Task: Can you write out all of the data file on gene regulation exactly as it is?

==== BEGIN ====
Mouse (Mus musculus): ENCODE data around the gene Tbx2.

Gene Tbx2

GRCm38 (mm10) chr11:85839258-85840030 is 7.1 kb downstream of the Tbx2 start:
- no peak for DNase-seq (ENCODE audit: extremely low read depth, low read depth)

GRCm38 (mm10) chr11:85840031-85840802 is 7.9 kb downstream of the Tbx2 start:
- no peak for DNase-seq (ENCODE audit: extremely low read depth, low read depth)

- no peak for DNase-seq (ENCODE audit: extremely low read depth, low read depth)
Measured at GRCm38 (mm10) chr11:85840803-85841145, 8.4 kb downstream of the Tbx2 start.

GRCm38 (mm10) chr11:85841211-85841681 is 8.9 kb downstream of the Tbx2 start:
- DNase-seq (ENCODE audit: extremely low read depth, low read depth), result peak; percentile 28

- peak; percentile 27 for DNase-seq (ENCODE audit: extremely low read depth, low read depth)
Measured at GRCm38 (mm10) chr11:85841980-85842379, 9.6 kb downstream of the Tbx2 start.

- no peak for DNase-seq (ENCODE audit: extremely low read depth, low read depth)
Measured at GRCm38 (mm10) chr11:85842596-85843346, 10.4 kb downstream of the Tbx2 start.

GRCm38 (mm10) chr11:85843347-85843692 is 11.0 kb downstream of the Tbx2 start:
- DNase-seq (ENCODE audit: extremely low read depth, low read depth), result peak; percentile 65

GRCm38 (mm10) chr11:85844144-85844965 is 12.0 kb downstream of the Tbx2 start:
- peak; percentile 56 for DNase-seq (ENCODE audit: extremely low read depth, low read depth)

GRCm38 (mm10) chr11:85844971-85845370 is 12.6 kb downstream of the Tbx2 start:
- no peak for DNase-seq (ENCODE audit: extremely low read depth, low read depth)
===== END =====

Mouse (Mus musculus): ENCODE data around the gene Tbx2.

Gene Tbx2

GRCm38 (mm10) chr11:85839258-85840030 is 7.1 kb downstream of the Tbx2 start:
- no peak for DNase-seq (ENCODE audit: extremely low read depth, low read depth)

GRCm38 (mm10) chr11:85840031-85840802 is 7.9 kb downstream of the Tbx2 start:
- no peak for DNase-seq (ENCODE audit: extremely low read depth, low read depth)

- no peak for DNase-seq (ENCODE audit: extremely low read depth, low read depth)
Measured at GRCm38 (mm10) chr11:85840803-85841145, 8.4 kb downstream of the Tbx2 start.

GRCm38 (mm10) chr11:85841211-85841681 is 8.9 kb downstream of the Tbx2 start:
- DNase-seq (ENCODE audit: extremely low read depth, low read depth), result peak; percentile 28

- peak; percentile 27 for DNase-seq (ENCODE audit: extremely low read depth, low read depth)
Measured at GRCm38 (mm10) chr11:85841980-85842379, 9.6 kb downstream of the Tbx2 start.

- no peak for DNase-seq (ENCODE audit: extremely low read depth, low read depth)
Measured at GRCm38 (mm10) chr11:85842596-85843346, 10.4 kb downstream of the Tbx2 start.

GRCm38 (mm10) chr11:85843347-85843692 is 11.0 kb downstream of the Tbx2 start:
- DNase-seq (ENCODE audit: extremely low read depth, low read depth), result peak; percentile 65

GRCm38 (mm10) chr11:85844144-85844965 is 12.0 kb downstream of the Tbx2 start:
- peak; percentile 56 for DNase-seq (ENCODE audit: extremely low read depth, low read depth)

GRCm38 (mm10) chr11:85844971-85845370 is 12.6 kb downstream of the Tbx2 start:
- no peak for DNase-seq (ENCODE audit: extremely low read depth, low read depth)